I first heard the name Barack Obama in the spring of 2004, while visiting my mother in Chicago. As we sat around the kitchen table early one spring morning, I noticed a handsome studio portrait among the pictures, lists, cards, and other totems of family life fastened to the refrigerator door. “Who’s the guy with the ears?” I asked, assuming he was some distant relative or family friend I didn’t know or else had forgotten. “Barack Obama,” she answered with a broad smile. “He’s running for Senate, but he’s going to be the first black president.”

Artwork (detail) © The Kazuto Tatsuta/Kodansha Ltd
Article
A Matter of Life·

= Subscribers only.
Sign in here.
Subscribe here.

I first heard the name Barack Obama in the spring of 2004, while visiting my mother in Chicago. As we sat around the kitchen table early one spring morning, I noticed a handsome studio portrait among the pictures, lists, cards, and other totems of family life fastened to the refrigerator door. “Who’s the guy with the ears?” I asked, assuming he was some distant relative or family friend I didn’t know or else had forgotten. “Barack Obama,” she answered with a broad smile. “He’s running for Senate, but he’s going to be the first black president.”

Photograph (detail) by Edwin Tse
Article
Black Like Who?·

= Subscribers only.
Sign in here.
Subscribe here.

I first heard the name Barack Obama in the spring of 2004, while visiting my mother in Chicago. As we sat around the kitchen table early one spring morning, I noticed a handsome studio portrait among the pictures, lists, cards, and other totems of family life fastened to the refrigerator door. “Who’s the guy with the ears?” I asked, assuming he was some distant relative or family friend I didn’t know or else had forgotten. “Barack Obama,” she answered with a broad smile. “He’s running for Senate, but he’s going to be the first black president.”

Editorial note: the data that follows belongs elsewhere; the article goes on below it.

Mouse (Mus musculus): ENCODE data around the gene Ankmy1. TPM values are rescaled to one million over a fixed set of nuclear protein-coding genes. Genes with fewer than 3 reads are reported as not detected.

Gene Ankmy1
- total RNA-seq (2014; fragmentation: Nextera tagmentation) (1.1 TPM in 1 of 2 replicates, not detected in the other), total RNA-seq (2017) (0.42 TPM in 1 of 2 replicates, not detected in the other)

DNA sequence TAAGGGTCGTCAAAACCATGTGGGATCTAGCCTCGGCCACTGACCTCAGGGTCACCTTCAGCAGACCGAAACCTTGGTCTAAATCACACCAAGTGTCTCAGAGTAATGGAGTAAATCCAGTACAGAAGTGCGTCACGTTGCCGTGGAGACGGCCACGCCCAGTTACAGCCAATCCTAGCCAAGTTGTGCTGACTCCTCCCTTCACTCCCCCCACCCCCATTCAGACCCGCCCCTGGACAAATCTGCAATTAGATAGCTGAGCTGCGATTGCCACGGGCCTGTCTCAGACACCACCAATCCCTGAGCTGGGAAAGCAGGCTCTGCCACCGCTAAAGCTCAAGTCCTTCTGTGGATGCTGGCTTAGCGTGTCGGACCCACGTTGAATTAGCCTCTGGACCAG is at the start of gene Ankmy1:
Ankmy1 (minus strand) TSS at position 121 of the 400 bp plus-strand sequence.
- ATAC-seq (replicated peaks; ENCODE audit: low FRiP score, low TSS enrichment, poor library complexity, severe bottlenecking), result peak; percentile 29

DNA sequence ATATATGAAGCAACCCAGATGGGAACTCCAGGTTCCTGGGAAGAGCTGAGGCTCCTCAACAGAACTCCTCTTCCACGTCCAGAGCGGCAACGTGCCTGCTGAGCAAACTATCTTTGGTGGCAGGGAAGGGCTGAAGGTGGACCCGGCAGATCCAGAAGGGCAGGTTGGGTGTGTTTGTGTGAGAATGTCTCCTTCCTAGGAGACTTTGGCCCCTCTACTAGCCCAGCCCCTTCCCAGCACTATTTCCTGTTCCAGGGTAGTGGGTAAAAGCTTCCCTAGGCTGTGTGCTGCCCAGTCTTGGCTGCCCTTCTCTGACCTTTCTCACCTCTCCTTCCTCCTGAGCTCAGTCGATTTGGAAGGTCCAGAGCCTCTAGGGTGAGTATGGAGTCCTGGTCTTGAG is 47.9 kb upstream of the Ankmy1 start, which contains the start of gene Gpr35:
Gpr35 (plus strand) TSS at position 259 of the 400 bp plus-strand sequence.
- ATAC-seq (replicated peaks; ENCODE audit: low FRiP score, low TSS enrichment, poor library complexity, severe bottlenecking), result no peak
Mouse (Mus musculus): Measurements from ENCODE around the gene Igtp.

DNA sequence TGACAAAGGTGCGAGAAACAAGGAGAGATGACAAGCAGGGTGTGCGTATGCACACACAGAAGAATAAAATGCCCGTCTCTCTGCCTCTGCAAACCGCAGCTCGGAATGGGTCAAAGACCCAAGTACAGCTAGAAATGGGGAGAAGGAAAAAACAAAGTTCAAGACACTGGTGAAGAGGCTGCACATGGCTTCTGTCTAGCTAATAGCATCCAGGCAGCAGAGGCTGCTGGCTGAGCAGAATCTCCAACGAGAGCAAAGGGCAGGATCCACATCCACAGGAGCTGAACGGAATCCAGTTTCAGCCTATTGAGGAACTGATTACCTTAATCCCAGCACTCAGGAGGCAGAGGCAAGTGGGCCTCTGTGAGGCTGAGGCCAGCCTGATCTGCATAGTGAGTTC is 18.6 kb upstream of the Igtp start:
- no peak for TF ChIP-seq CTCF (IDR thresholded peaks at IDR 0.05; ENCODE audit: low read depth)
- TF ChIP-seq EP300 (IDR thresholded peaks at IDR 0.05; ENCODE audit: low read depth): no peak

Photograph © Jon Lowenstein/NOOR

Hours for which New Orleans’s airport was partly evacuated in February over a package later found to contain gumbo:

5

Researchers suggested that Abraham Lincoln suffered from a genetic mutation that destroys nerve cells in the cerebellum rather than Marfan disease, which makes people grow tall and thin, with long tapering fingers.

Greece evacuated 72,000 people from the town of Thessaloniki while an undetonated World War II–era bomb was excavated from beneath a gas station.

Subscribe to the Weekly Review newsletter. Don’t worry, we won’t sell your email address!

HARPER’S FINEST

Who Goes Nazi?

= Subscribers only.
Sign in here.
Subscribe here.

By

"It is an interesting and somewhat macabre parlor game to play at a large gathering of one’s acquaintances: to speculate who in a showdown would go Nazi. By now, I think I know. I have gone through the experience many times—in Germany, in Austria, and in France. I have come to know the types: the born Nazis, the Nazis whom democracy itself has created, the certain-to-be fellow-travelers. And I also know those who never, under any conceivable circumstances, would become Nazis."

Subscribe Today